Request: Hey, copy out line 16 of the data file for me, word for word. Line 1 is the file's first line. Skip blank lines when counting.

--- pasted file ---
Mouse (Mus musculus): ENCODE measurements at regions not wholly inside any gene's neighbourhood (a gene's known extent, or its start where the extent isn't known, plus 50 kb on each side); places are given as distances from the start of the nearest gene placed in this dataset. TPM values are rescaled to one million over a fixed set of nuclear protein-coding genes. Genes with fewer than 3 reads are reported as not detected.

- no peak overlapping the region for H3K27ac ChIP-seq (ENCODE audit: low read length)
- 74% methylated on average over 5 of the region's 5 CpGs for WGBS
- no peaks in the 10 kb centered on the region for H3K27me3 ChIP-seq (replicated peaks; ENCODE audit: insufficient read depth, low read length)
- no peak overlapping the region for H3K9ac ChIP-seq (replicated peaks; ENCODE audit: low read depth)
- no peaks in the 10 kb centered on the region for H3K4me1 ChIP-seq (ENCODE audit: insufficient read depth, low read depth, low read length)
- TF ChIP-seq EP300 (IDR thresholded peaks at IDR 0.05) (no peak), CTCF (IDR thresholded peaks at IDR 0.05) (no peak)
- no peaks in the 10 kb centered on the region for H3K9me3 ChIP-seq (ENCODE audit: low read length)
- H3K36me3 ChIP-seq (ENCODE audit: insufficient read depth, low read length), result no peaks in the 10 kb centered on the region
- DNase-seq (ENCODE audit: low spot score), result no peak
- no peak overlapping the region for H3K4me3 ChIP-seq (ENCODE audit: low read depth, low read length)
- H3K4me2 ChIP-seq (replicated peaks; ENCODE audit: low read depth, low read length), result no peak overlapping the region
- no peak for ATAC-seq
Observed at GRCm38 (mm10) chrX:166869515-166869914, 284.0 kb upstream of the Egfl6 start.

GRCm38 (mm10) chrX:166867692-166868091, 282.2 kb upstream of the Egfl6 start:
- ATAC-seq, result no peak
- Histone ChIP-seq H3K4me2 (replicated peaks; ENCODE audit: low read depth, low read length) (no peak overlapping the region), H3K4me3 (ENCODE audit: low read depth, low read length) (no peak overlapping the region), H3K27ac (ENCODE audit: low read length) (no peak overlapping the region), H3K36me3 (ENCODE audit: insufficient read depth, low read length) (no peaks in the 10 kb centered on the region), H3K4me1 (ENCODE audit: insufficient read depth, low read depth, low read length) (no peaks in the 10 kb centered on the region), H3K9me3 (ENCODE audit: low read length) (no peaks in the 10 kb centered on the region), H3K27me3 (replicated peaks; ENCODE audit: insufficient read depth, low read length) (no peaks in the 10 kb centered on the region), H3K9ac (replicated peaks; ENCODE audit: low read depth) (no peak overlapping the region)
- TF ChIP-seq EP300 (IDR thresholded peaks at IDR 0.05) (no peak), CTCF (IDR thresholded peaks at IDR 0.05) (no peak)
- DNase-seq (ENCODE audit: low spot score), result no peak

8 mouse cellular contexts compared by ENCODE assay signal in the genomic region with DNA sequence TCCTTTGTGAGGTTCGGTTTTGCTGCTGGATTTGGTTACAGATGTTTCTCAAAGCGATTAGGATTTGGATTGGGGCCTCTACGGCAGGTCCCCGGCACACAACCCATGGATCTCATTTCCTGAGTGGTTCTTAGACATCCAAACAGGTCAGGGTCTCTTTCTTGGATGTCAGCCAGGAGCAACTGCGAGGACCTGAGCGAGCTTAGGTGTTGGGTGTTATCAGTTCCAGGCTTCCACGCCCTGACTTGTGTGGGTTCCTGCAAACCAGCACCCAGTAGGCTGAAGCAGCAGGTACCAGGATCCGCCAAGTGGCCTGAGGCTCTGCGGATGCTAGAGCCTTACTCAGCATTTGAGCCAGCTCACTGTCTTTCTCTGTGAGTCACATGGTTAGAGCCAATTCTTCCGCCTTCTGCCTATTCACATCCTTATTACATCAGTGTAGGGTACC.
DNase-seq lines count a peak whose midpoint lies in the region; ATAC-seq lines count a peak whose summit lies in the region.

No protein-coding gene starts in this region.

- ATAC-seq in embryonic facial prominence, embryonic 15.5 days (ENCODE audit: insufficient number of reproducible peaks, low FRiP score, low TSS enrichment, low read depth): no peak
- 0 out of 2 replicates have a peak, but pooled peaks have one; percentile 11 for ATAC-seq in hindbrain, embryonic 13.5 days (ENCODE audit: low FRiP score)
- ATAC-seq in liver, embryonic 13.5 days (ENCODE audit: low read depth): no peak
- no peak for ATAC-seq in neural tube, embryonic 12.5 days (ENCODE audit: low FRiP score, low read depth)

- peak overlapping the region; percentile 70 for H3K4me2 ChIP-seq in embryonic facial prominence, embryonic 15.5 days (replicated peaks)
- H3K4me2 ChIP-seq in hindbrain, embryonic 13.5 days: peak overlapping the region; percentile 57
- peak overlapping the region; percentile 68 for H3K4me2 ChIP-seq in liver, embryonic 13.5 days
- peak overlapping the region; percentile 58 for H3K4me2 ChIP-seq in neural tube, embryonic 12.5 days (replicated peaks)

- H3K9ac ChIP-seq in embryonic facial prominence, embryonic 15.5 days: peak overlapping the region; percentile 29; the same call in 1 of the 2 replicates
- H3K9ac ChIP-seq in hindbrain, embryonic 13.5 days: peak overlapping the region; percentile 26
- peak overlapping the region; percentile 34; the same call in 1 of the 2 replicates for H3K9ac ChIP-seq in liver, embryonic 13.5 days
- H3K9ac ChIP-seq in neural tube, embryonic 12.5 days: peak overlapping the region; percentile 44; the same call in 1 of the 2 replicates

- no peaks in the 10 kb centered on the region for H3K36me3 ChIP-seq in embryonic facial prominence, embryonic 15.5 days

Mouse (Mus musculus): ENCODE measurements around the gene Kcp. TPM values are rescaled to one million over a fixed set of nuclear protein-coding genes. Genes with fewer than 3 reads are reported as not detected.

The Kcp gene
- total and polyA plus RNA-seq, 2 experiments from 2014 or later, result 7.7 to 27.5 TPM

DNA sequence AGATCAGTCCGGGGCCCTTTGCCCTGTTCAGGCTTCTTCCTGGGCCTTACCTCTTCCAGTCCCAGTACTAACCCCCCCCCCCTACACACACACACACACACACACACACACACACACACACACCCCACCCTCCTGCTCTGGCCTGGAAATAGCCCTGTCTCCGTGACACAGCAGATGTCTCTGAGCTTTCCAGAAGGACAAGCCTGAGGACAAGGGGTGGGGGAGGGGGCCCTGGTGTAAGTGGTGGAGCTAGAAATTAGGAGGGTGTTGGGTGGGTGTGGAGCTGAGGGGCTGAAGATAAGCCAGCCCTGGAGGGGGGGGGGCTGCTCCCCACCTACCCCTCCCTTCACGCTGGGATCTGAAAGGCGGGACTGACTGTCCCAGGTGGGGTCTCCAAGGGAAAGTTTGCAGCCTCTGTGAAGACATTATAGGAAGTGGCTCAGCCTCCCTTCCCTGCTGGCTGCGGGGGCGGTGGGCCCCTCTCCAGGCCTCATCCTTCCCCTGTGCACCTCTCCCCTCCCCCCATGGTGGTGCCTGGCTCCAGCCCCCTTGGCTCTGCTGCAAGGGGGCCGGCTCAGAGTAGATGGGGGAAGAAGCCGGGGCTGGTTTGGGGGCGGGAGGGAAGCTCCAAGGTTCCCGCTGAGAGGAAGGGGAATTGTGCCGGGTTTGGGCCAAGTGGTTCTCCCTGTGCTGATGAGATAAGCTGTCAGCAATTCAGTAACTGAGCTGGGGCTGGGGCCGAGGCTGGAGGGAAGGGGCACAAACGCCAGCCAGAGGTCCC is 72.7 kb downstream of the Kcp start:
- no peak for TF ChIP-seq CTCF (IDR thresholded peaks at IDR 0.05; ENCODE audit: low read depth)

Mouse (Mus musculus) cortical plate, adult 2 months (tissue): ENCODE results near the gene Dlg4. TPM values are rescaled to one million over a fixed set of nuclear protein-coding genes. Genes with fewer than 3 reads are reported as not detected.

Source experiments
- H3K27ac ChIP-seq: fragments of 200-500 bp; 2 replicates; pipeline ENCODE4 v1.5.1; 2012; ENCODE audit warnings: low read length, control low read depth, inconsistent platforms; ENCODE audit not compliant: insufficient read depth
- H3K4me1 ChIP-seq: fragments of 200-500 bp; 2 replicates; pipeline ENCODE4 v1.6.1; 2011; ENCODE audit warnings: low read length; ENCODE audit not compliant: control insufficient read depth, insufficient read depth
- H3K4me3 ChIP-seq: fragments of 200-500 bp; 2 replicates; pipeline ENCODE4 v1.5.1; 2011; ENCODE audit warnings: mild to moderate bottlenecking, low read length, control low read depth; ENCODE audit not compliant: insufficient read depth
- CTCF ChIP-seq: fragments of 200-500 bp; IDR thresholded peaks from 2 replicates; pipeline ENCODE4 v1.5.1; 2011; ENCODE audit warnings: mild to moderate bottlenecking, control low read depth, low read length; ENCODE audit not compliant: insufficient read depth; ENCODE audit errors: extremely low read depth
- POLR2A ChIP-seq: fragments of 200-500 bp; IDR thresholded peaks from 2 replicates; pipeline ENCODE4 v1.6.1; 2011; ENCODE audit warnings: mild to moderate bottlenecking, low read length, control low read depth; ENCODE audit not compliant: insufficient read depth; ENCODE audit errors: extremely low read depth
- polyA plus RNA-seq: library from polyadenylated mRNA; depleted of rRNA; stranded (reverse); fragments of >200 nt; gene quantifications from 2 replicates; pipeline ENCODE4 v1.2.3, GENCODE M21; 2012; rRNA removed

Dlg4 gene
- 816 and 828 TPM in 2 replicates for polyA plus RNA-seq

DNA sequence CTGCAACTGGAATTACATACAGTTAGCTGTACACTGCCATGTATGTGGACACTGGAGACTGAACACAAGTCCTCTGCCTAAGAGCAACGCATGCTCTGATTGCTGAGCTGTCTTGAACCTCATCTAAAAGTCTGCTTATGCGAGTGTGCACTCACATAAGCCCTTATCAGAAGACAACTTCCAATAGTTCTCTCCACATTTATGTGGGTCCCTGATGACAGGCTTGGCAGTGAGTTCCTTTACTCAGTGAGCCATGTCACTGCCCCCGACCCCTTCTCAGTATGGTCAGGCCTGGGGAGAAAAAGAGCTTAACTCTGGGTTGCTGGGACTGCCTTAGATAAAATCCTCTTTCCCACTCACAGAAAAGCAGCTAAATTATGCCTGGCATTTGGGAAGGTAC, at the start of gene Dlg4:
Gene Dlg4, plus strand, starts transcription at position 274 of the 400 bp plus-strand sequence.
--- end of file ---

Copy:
- ATAC-seq, result no peak